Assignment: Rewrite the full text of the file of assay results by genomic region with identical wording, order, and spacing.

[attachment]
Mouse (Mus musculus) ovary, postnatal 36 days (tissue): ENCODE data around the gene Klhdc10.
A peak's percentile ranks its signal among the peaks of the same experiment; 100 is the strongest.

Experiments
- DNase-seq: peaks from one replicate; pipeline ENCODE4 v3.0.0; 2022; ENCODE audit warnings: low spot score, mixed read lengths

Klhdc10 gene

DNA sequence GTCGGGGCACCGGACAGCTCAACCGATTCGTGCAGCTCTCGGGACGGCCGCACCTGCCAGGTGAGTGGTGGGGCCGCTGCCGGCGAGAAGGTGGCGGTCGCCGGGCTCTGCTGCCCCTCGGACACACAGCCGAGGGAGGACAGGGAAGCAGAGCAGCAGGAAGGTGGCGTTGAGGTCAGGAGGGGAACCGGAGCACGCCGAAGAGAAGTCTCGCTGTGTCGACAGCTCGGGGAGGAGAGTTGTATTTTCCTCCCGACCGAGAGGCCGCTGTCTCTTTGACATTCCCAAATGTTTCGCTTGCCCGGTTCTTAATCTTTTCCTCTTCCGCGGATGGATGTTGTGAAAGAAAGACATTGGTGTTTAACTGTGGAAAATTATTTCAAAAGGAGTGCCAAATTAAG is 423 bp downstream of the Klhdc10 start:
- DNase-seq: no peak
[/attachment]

Mouse (Mus musculus) ovary, postnatal 36 days (tissue): ENCODE data around the gene Klhdc10.
A peak's percentile ranks its signal among the peaks of the same experiment; 100 is the strongest.

Experiments
- DNase-seq: peaks from one replicate; pipeline ENCODE4 v3.0.0; 2022; ENCODE audit warnings: low spot score, mixed read lengths

Klhdc10 gene

DNA sequence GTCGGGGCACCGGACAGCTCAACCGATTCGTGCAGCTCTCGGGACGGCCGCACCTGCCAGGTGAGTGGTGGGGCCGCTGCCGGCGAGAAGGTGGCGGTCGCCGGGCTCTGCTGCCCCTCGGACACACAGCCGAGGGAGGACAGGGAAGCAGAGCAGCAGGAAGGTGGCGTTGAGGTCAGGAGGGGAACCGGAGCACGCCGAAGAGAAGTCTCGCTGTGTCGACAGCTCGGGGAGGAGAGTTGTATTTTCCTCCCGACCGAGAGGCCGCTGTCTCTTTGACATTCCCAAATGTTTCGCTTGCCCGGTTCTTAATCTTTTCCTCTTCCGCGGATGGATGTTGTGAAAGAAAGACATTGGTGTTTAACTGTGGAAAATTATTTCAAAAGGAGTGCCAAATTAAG is 423 bp downstream of the Klhdc10 start:
- DNase-seq: no peak